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CHICAGO (AP) - Jenn Gibbons wanted to control her emotions when she rowed into Chicago, determined to complete her 1,500-mile trip around Lake Michigan despite being sexually assaulted aboard her boat in Michigan's Upper Peninsula nearly a month ago.

But when she saw her supporters waving and cheering from the shore Tuesday, including the cancer survivors for whom she was rowing, the toughness that pulled her through the waves and the emotions began to melt.



"I was smiling, then I was happy, then I started crying when I saw the team," she said, referring to Recovery on Water, or ROW, the rowing team she co-founded for breast cancer survivors that promotes exercise to reduce the chance of reoccurrence.



Dozens of supporters greeted the 27-year-old as she rowed into the harbor at the Chicago Yacht Club, blue skies and light winds welcoming her home. When asked about the assault, she said she felt no lingering bitterness and had full confidence in investigators looking for her attacker.



"I still believe that there are a lot more good people in the world than bad," she said, adding that she has been overwhelmed by the support she has received, including being given a Chicago flag by Mayor Rahm Emanuel. The mayor wrote on the flag, "You've got this," in honor of Gibbons' voyage motto.



The trip helped raise $113,000, which ROW volunteers said they hoped would help them raise awareness about the group and purchase more boats. The group includes 50 women ranging in age from their 30s to their 70s.



This police sketch shows the suspect wanted in connection with the reported sexual assault of Jenn Gibbons. (Credit: AP)


Gibbons came forward about her assault shortly after it happened on July 22, in part, she said, to help police find her attacker. She said she was sleeping alone in her boat on an isolated stretch of the Upper Peninsula when she was surprised and sexually assaulted by a man who had crept on board. Michigan State Police are still looking for the man, whom they suspect may have tracked her movements through her blog.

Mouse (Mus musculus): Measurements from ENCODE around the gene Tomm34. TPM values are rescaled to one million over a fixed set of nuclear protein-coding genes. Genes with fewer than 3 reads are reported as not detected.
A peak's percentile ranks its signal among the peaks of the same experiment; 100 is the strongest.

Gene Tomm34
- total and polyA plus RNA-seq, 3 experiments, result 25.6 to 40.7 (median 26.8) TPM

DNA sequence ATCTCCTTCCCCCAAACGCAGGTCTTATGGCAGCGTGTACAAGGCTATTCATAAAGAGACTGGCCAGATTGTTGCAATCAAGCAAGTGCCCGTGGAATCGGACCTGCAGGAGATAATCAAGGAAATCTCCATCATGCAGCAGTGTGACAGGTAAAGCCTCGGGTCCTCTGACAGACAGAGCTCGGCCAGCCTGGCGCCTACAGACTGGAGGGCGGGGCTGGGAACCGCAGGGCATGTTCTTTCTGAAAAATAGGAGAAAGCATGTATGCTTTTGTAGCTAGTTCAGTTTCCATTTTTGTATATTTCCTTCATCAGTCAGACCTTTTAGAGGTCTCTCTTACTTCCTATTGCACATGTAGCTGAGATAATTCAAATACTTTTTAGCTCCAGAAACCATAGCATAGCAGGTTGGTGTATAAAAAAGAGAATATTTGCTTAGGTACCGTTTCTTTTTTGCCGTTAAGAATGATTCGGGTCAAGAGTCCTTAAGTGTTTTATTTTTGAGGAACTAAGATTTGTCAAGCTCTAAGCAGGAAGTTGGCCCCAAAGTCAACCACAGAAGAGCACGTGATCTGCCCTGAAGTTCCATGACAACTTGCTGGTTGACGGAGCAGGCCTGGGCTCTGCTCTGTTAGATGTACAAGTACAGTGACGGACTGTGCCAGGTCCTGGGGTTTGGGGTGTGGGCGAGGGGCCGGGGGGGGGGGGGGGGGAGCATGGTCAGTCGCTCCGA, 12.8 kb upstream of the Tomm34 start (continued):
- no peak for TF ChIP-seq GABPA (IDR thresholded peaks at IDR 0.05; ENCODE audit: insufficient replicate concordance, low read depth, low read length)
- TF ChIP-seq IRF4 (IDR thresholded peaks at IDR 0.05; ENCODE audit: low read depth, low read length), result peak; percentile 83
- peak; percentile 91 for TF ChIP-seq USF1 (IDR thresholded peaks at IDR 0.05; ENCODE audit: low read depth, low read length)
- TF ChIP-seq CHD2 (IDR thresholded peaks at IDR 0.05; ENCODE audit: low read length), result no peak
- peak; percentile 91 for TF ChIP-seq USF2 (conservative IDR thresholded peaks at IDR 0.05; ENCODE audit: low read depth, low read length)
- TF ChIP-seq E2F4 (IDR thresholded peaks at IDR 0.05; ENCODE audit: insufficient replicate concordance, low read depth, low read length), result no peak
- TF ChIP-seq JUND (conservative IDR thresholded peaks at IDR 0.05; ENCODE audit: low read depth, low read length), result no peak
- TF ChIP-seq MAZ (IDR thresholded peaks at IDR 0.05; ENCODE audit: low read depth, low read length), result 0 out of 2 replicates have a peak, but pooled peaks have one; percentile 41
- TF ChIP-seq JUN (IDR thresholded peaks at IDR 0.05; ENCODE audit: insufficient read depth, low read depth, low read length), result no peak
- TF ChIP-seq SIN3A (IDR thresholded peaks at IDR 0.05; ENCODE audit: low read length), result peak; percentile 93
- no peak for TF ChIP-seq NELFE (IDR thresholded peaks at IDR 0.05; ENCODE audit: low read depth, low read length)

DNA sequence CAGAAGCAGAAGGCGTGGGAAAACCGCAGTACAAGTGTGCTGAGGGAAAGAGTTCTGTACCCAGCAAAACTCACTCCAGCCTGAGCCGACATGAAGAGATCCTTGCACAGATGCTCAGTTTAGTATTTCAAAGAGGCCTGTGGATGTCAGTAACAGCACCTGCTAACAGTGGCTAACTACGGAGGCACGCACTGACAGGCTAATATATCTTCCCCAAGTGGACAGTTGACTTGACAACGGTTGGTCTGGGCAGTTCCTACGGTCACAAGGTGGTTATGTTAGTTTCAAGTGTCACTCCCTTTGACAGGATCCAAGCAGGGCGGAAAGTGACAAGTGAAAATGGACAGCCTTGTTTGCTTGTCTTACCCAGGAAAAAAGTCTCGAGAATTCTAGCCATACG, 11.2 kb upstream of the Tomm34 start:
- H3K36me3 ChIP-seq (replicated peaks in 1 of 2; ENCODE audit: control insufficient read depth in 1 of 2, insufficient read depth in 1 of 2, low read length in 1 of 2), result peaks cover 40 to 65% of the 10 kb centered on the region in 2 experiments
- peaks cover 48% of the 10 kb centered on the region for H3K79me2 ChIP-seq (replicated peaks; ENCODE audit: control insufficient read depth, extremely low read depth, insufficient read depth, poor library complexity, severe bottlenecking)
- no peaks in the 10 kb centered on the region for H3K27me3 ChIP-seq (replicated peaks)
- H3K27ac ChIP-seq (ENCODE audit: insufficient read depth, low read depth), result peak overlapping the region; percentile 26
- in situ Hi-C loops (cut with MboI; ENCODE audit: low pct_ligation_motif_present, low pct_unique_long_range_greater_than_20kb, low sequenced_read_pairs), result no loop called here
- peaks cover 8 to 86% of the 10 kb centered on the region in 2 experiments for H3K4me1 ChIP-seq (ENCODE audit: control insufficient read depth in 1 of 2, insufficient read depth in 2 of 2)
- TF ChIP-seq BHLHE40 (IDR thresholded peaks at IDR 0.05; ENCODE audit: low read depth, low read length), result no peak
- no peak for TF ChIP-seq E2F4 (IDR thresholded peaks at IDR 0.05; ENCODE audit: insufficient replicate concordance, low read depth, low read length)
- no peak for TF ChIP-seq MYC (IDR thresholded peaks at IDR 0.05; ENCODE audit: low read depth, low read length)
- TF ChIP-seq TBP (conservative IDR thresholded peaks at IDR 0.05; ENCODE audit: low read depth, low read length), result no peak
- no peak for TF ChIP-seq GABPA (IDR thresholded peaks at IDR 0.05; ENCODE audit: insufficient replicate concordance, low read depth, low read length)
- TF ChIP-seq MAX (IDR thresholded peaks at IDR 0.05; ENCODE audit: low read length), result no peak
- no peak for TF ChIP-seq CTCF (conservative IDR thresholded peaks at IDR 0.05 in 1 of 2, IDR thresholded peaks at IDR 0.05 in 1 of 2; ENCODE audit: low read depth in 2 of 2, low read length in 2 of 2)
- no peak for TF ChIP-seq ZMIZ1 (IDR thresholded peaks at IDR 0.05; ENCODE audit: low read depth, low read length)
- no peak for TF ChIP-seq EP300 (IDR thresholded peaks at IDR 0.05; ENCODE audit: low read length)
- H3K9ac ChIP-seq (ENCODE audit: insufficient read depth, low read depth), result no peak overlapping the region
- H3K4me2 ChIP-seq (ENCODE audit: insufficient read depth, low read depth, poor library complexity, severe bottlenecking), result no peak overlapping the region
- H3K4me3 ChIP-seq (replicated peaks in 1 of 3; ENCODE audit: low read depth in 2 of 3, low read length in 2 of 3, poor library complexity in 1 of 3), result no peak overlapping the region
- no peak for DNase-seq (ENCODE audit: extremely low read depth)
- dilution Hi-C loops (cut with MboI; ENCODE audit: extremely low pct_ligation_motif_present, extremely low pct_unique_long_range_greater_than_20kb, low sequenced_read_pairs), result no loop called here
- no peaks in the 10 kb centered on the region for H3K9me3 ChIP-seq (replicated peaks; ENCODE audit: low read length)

After the assault, alternate plans were made to ensure her safety in Michigan's more remote areas. Gibbons and a small group of supporters rode bicycles together for about 350 miles to Muskegon, Mich., where she was reunited with her boat for the remainder of the journey.



Gibbons acknowledged that she has a lot of healing ahead of her and said she hasn't fully come to terms with the prospect of becoming a spokeswoman for victims of sexual assault. She's considering writing a book to help in the process, noting the piles of notes she took during her trip.



"I've been an advocate for exercise and breast cancer for years, I feel very comfortable being that person. This is talking about something I don't necessarily know how to talk about yet," she said.



"It's really hard to share all of the really good things and all of the really bad things that happened because you open yourself up, and you are extremely vulnerable to what people are going to think about you," she added. "I have a lot of healing to do, a lot of things I need to dig into."

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